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Led Zeppelin on Led Zeppelin: Interviews and Encounters
Led Zeppelin fans will recognize some of the more classic Led Zeppelin interviews and articles, like Zeppelin's first concert review from December 1968 'Rock Concert Is Real Groovy', or anything from Cameron Crowe or Rolling Stone or the 1977 article from Stephen Rosen.

Led Zeppelin On Led Zeppelin: Interview And Encounters, edited by Hank Bordowitz, presents fifty-one lesser-known articles and interviews about Led Zeppelin and their members from 1968 up until 2011, from music commentator Ritchie Yorke, Chris Welch, HP Newquist and Rick McGrath, to name a few. Even William S. Burroughs' article on Jimmy Page, which appeared in the June 1975 issue of Crawdaddy is presented, complete with transcript of their actual meeting.

Even though these articles are lesser-known to a larger percentage of fans, they still are important. They stray from the usual tabloid rock writer formula, which seeks to write on the sex, drugs and rock and roll. I will admit that there is plenty on rock and roll, however these articles presented also dive deeper into the very core of the four people in Led Zeppelin. My take is that there weren't microphones shoved down their throats and the guys were not feeling threatened during the interviews. They come forth as being very genuine and honest about what they have to say about being taken along the journies of their careers. They were very willing to say what was on their minds and let the readers into their souls.

One thing that is pleasing to read in articles that were written in the time period after Led Zeppelin disbanded, in the 1980s, that instantly Plant was trying to move forward from the ashes and establish himself as a solo artist. That this wasn't just a decision that he made after the 2007 reunion concert. All this time, he had been publically stating the very same thing. On the same note, through his own words, or lack of words, it shows Jimmy Page painting his own picture about his future after Led Zeppelin.

This truly is a fascinating and exciting collection presented in this book. It truly allows the reader to experience a more personal insight and, to a certain extent, breaks down a bit of the whole mystique of Led Zeppelin as a whole, without destroying that revered image that so many millions of fans have, allowing them to know Robert Plant, Jimmy Page, John Paul Jones and John Bonham as real people.

Oh, and if you wanted to know the meaning being the title of Hats Off To (Roy) Harper, Jimmy Page talks about that in a August 4, 1979 article from NME magazine.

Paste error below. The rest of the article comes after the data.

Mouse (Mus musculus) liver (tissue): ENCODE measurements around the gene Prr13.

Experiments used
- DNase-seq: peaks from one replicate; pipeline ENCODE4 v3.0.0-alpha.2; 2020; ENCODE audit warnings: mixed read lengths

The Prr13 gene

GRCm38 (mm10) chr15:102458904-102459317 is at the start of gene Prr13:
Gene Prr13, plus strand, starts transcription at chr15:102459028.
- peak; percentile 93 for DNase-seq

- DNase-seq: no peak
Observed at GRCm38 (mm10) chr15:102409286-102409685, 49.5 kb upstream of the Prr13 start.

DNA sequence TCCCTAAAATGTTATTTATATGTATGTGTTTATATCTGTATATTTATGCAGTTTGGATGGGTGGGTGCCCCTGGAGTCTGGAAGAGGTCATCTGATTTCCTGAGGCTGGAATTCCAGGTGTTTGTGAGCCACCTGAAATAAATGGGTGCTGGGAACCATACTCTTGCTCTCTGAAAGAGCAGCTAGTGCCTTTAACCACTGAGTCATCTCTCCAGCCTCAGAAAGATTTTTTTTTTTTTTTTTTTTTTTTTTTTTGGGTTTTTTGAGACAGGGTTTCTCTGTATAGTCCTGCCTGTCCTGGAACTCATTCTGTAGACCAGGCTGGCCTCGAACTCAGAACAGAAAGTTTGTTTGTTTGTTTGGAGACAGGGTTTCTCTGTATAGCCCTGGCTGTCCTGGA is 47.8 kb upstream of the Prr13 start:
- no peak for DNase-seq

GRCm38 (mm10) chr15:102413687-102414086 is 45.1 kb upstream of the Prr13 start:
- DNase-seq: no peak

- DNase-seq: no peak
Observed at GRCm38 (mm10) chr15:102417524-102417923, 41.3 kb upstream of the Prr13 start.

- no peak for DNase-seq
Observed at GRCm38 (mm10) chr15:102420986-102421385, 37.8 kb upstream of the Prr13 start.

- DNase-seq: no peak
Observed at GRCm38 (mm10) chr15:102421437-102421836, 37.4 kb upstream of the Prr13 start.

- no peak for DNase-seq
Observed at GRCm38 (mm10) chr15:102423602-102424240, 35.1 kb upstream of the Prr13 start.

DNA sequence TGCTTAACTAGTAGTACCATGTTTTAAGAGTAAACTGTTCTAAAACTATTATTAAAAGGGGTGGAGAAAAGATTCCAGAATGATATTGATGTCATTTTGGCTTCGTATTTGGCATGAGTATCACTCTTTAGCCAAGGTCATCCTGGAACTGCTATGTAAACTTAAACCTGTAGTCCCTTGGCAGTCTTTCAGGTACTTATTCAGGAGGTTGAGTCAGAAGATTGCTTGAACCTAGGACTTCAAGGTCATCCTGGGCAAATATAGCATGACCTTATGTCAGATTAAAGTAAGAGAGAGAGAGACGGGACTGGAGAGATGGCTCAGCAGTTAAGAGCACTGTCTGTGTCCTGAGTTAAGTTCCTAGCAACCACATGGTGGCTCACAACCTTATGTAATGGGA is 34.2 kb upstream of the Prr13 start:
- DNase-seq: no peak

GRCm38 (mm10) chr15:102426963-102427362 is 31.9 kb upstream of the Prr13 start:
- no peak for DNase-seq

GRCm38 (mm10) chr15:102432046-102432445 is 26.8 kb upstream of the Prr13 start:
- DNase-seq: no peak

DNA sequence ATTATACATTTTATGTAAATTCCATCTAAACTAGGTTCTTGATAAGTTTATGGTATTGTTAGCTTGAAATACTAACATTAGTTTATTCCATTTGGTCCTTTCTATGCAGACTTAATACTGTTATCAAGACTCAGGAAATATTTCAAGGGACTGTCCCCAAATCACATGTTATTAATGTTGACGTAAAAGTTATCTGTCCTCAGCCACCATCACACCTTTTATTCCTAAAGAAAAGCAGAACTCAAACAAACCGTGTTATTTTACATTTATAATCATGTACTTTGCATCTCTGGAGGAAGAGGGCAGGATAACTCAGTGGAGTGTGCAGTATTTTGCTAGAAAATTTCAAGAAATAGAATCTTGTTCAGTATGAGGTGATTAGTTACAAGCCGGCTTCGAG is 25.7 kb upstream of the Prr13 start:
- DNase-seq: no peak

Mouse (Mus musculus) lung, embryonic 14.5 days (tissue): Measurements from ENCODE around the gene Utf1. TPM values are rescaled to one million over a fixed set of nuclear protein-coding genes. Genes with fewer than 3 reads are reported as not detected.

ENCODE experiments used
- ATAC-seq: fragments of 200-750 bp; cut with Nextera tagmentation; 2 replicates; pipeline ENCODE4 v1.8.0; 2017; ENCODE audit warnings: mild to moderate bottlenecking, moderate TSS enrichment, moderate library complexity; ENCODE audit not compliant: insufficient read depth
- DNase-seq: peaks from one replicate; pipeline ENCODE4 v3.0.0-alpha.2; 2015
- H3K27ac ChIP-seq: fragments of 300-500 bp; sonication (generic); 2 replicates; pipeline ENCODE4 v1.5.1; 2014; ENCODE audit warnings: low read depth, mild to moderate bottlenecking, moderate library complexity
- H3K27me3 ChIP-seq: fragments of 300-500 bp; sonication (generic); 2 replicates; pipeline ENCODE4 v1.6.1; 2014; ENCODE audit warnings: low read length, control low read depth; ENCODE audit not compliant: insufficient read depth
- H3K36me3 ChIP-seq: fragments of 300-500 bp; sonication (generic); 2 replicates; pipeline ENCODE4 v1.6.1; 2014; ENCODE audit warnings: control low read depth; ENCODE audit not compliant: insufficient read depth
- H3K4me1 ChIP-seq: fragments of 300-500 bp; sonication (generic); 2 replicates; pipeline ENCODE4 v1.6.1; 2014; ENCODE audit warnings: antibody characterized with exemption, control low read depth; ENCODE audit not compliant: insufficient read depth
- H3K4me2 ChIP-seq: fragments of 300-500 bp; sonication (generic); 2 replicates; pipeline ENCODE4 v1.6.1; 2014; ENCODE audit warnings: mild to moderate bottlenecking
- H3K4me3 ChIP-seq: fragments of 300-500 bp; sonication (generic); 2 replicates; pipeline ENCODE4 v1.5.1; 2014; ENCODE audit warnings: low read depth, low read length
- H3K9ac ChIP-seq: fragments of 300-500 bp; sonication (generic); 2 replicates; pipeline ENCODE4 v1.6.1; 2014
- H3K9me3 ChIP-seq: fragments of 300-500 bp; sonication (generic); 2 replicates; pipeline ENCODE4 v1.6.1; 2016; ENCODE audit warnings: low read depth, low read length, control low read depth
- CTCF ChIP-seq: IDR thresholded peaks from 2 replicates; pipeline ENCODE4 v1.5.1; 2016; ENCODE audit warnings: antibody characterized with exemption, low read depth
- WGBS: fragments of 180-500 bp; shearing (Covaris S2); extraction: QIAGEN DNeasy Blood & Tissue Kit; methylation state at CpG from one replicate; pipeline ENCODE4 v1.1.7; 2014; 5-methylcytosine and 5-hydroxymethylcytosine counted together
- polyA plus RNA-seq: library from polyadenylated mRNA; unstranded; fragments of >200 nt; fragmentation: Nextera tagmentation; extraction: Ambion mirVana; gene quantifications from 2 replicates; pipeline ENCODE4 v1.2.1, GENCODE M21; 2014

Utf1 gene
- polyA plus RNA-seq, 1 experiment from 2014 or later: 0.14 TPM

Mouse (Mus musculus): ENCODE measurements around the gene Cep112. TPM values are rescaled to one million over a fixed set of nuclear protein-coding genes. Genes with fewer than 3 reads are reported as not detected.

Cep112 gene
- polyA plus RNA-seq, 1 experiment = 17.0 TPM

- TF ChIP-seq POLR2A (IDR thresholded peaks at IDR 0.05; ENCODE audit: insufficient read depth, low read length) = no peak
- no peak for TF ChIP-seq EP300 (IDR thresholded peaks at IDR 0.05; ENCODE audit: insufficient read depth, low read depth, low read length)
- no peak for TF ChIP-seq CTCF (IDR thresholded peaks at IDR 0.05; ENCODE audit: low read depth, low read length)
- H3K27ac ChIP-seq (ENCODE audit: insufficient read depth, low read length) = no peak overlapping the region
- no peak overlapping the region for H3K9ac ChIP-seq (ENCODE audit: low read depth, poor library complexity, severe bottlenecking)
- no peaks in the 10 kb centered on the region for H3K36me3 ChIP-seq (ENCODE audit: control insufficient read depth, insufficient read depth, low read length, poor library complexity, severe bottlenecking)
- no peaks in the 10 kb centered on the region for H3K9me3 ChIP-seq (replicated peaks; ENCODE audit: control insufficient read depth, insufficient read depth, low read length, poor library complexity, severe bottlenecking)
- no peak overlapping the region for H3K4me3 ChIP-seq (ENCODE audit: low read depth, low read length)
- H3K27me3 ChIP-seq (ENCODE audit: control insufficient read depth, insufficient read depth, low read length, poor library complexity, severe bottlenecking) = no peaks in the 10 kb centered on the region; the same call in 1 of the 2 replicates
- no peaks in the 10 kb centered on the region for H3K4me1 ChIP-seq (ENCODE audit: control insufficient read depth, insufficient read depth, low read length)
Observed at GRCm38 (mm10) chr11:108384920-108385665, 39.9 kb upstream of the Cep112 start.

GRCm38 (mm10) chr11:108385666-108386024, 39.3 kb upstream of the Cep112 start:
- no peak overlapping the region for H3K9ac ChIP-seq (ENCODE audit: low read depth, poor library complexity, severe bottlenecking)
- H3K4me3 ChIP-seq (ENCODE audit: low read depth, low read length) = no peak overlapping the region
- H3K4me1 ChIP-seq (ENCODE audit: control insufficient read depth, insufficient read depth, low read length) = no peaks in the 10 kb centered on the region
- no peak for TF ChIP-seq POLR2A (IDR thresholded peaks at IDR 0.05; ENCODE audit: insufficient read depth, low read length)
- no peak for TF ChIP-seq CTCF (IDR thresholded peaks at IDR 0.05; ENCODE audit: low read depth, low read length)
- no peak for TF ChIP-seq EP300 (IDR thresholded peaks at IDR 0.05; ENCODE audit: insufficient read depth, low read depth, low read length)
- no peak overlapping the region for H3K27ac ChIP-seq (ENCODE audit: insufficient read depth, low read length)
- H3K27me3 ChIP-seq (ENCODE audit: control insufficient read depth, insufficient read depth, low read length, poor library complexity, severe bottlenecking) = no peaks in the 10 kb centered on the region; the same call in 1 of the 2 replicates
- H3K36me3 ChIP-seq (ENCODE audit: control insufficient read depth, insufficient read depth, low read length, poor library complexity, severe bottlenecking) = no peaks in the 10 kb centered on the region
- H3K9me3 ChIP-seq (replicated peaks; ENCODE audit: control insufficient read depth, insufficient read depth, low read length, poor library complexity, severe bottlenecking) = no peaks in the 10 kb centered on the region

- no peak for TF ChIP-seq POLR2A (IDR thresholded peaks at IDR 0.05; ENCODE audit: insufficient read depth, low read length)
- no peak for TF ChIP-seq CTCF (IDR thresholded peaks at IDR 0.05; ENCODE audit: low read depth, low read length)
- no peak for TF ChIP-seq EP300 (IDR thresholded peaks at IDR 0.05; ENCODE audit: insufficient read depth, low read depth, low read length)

-Jeff Strawman
January 10, 2015
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This Month in
Led Zeppelin History

December 16, 1968 - Zep plays Bath Pavilion for a mere £75.
December 26, 1968 - First American concert at the Coliseum in Denver, CO
December xx, 1969 - Led Zeppelin are reported to have sold 5 million dollars worth of albums in the US
December 11, 1969 - Led Zeppelin are presented gold and platinum discs for their first two albums
December xx, 1970 - The band enters Island Studios to begin work on the fourth album
December xx, 1971 - The band plays a few low-key shows back in England
December 23, 1972 - The band break for Christmas holiday after a London gig
December xx, 1973 - John Paul Jones works on studio productions for Madeline Bell
December xx, 1973 - Joe Massot films Jimmy Page’s fantasy sequence at Loch Ness
December 19, 1974 - John Paul Jones and Jimmy Page jam with Bad Company at the Rainbow Theater
December 10, 1975 - Led Zeppelin play a 45-minute show with Norman Hale at Behan’s in Jersey
December xx, 1976 - Led Zeppelin rehearses for the 1977 tour
December 25, 1976 - It’s announced that Plant and Bonham will reunite with the Band of Joy for three shows in the new year
December xx, 1977 - The band minus Robert gather to discuss Led Zeppelin’s future plans
December xx, 1978 - The new album is completed quickly at Polar Studios and mixed at Jimmy’s Plumpton Studio
December xx, 1979 - John Bonham considers joining Paul McCartney’s Wings
December 29, 1979 - The band minus Jimmy Page attend the Paul McCartney And Wings Kampuchea befefit show
December 04, 1980 - Led Zeppelin issue the following statement not to carry on as a band: "We wish it to be known, that the loss of our dear friend and the deep respect we have for his family, together with the deep sense of harmony felt by ourselves and our manager have led us to decide that we could not continue as we were."
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